Henry, a deaf field mouse, and his friend Boris, a spider with one lame leg, are teased by the other animals until a disaster causes them to realize they are not so different, after all.
(Synopsis and cover image from goodreads.com)
A couple of months ago my mom bought me a copy of Just Like You after she had bought and read her own copy. My mom and dad had been at a Costco near them and Robert Kroupa, the author, was doing book signings there. My mom loved the book so much that she bought me my own copy to read and review, as well as to see if there was a way I could work it into my curriculum. So for my NaBloPoMo Day 22 post, I am reviewing Just Like You by Robert Kroupa.
I have never reviewed a children’s book before, but this was a special request from my mom. Not only that, but the message that is found in Just Like You is one that every person should remember: we are all just alike.
In many ways I found Just Like You to be more of a book for adults than for children. As many people may know, or have seen for themselves, children tend to be very accepting of other people…they tend to be friends with any other child around them, they invite other children to play with them, they don’t always notice the differences between people like adults do. It’s not until the adults in their lives demonstrate through their actions and words that not everyone is equal that children begin to show those same prejudices. It is through Just Like You that we are reminded that no matter the differences, we really are all the same. We may look different from other people, we may do things in a different way…but when it really matters, we are just alike. However, Just Like You is a great book to share with any child to remind them that of this very idea through the use of Henry the field mouse and Boris the spider.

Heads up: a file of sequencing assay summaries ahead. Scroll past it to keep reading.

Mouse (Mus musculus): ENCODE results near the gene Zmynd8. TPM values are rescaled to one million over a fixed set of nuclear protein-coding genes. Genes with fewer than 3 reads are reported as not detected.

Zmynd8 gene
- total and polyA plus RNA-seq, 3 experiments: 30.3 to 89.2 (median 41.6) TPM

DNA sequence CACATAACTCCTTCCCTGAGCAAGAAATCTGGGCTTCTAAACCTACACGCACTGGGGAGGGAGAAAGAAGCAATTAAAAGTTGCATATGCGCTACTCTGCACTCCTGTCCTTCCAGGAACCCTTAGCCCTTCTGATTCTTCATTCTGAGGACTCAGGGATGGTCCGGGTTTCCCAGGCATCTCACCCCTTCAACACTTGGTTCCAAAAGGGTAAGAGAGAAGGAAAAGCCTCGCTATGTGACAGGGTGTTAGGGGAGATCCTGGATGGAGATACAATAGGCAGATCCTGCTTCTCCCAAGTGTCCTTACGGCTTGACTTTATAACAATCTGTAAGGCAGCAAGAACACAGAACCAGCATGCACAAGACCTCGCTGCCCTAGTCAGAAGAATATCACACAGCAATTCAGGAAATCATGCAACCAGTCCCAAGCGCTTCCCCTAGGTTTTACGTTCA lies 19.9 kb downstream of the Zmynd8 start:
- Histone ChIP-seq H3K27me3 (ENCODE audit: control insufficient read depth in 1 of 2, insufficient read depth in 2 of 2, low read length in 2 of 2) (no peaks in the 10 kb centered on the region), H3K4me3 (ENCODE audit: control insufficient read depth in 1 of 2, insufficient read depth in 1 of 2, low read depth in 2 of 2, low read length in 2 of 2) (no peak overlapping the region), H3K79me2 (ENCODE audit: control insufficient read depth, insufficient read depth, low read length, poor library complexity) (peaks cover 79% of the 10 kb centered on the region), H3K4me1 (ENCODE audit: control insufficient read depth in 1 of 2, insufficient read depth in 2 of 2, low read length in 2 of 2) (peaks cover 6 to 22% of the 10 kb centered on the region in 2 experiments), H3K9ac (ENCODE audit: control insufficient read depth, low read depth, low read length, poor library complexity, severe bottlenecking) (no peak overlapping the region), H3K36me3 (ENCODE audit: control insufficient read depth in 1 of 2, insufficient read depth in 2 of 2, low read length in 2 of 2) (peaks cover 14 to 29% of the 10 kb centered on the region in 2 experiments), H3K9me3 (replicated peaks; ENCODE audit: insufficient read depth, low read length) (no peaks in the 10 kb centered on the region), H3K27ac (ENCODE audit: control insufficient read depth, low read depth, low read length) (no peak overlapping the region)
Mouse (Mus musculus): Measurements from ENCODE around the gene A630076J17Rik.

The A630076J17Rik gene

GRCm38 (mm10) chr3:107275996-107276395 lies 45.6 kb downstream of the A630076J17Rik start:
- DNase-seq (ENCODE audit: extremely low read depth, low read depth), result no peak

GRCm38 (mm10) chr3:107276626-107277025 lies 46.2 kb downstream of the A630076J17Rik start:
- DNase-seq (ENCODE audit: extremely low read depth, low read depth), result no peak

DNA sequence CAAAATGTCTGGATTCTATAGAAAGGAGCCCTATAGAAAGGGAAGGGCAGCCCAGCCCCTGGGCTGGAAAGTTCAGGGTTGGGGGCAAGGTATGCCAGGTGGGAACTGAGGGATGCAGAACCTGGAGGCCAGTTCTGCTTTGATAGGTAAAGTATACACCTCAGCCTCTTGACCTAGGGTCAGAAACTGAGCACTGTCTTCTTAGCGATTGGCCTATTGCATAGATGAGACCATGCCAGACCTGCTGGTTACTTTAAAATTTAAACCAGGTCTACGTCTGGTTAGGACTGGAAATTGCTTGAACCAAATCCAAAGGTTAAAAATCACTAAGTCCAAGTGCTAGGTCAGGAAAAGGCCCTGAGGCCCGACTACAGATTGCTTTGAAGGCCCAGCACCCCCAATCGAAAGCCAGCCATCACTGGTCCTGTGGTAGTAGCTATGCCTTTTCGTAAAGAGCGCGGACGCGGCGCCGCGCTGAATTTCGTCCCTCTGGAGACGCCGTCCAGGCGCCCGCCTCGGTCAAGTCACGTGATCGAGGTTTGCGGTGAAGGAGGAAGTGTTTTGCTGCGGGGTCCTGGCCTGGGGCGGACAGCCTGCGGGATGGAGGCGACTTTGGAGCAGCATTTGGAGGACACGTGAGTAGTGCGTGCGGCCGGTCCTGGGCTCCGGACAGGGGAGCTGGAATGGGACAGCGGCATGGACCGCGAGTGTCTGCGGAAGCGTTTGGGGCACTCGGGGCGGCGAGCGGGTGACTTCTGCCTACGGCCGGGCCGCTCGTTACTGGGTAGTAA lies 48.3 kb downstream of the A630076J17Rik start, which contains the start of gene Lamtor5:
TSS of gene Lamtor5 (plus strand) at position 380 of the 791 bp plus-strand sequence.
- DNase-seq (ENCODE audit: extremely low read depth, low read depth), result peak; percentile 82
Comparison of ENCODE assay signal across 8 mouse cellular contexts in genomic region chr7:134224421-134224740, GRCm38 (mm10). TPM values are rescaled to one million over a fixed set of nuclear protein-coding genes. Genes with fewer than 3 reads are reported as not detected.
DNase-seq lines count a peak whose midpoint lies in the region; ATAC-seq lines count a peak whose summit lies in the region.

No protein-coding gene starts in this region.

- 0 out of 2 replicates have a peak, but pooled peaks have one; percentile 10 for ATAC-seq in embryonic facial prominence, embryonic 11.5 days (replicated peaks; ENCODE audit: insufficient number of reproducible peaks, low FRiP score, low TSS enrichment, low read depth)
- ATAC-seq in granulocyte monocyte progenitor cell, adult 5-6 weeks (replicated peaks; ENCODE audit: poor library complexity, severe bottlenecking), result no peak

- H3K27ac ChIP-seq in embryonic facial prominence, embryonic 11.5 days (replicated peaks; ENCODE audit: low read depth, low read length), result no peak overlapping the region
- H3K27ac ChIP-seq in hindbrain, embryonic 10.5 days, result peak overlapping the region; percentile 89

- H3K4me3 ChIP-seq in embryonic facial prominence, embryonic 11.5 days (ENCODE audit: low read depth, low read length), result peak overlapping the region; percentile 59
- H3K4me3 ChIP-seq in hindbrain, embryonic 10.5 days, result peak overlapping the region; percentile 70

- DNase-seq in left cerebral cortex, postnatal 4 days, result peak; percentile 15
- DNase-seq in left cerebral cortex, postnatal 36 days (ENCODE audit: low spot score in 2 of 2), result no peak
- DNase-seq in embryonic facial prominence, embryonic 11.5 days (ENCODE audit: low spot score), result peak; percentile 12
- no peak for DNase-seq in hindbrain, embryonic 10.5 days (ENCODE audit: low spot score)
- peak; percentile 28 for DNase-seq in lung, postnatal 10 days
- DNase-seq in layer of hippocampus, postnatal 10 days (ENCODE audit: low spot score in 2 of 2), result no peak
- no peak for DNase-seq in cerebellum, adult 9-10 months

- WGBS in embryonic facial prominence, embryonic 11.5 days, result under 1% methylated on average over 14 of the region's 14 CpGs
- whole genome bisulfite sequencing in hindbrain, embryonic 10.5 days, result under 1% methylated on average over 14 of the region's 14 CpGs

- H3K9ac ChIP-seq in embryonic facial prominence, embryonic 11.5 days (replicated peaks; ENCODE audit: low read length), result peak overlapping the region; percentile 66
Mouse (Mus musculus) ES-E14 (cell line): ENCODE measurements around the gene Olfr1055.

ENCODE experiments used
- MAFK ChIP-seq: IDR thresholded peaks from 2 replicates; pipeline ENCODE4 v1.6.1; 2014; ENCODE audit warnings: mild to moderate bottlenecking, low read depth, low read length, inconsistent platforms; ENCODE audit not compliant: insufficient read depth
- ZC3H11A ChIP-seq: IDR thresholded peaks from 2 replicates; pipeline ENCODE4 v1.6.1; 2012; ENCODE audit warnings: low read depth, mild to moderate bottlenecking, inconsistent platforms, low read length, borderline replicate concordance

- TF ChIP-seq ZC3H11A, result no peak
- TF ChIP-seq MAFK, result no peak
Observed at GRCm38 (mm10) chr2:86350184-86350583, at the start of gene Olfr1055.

It is when the characters, who previously had made fun of and excluded Henry and Boris, are in trouble that they all come together. Even though Robert Kroupa used forest animals, their actions were the same as ours would be. In the face of a tragedy, we come together as communities. We appreciate those around us more and we look past differences as we realize that we all love and suffer in the same ways; that we all have the same needs…to be loved and accepted. It is in this case that life must imitate art.
Just Like You is a really short read with a great message. Robert Kroupa did a wonderful job of creating a story that truly sends the message home, along with Hannah Harrison’s beautiful illustrations in the story. I believe that every child and adult will enjoy this book, and it is a must for every elementary teacher to have in their rooms. (Great holiday gift idea!)
It is important for us to remember that just because someone may look different, we really are all the same. That I really am Just Like You.